It’s great you guys are trying to solve this problem. Isn’t there still a weak link here? For example, I publish a web page that does all the fancy checking and somehow display the tokensale address along with the evidence to the token buyer. *That web page can still be hacked/altered*: hacker simply swaps the good address with another one, and doctors the evidence to match the hacked address.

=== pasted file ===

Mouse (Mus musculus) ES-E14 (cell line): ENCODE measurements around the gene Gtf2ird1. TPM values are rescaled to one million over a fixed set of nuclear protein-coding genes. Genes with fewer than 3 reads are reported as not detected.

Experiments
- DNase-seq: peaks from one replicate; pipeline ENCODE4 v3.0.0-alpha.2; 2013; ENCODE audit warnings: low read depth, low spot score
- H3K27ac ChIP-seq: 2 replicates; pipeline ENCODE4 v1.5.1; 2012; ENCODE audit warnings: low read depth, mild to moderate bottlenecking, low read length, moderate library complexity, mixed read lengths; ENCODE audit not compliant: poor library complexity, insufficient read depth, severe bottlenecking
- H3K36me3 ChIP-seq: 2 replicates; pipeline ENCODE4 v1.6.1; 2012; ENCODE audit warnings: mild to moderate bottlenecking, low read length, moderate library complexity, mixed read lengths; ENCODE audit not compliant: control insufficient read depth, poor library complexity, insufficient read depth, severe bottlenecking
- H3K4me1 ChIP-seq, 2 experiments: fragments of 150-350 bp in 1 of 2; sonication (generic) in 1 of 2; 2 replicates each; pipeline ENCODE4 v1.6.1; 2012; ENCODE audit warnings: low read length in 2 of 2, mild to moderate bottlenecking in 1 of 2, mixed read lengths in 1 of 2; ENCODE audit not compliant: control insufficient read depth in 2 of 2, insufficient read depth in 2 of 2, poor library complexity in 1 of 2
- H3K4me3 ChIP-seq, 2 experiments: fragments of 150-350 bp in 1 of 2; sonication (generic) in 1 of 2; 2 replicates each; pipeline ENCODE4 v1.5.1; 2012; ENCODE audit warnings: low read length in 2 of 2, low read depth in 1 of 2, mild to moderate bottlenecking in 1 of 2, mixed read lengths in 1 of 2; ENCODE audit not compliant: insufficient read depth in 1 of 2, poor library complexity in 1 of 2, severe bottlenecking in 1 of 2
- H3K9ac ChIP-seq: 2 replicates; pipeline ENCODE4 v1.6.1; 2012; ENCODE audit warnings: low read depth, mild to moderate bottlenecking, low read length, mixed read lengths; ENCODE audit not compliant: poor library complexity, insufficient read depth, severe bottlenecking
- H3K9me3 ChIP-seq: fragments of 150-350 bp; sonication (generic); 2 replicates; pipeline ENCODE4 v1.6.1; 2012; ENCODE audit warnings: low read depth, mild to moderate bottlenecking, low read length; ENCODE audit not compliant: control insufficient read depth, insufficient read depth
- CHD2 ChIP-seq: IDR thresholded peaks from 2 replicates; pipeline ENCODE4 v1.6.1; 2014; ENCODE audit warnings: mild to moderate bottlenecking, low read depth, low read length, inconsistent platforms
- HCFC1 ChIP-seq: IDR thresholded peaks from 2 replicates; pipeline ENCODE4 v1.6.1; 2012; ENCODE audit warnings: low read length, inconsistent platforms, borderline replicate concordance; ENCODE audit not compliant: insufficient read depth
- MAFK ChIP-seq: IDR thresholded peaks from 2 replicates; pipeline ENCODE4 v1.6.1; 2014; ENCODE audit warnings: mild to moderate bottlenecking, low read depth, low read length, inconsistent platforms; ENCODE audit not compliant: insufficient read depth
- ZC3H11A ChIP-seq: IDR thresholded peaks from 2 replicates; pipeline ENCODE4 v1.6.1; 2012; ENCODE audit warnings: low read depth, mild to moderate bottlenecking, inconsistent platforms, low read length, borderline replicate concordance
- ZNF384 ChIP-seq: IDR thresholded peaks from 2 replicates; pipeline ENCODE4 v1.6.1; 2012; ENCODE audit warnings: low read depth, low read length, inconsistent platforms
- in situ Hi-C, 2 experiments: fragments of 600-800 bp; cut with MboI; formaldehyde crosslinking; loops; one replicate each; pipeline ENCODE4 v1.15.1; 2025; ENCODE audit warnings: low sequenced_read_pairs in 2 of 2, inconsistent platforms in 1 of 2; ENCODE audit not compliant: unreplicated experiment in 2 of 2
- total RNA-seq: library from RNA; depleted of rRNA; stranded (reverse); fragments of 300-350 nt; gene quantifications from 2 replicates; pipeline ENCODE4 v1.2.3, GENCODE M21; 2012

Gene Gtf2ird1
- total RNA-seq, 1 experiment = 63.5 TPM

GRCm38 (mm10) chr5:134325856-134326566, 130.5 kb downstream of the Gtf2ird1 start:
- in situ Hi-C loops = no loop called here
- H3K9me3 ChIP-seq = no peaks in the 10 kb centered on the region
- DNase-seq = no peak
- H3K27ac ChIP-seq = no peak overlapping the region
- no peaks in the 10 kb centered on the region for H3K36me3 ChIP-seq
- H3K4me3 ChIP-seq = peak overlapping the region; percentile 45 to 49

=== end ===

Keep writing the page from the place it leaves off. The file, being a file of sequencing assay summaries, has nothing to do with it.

We almost need the web browser to tell us about possible problems — like when TLS/HTTPS problems are detected by the browser and the browser tells us about it in a conspicuous location off the web page.
We could also have a more standard tool for investing in crowdsales, but that reeks of more centralization/risk.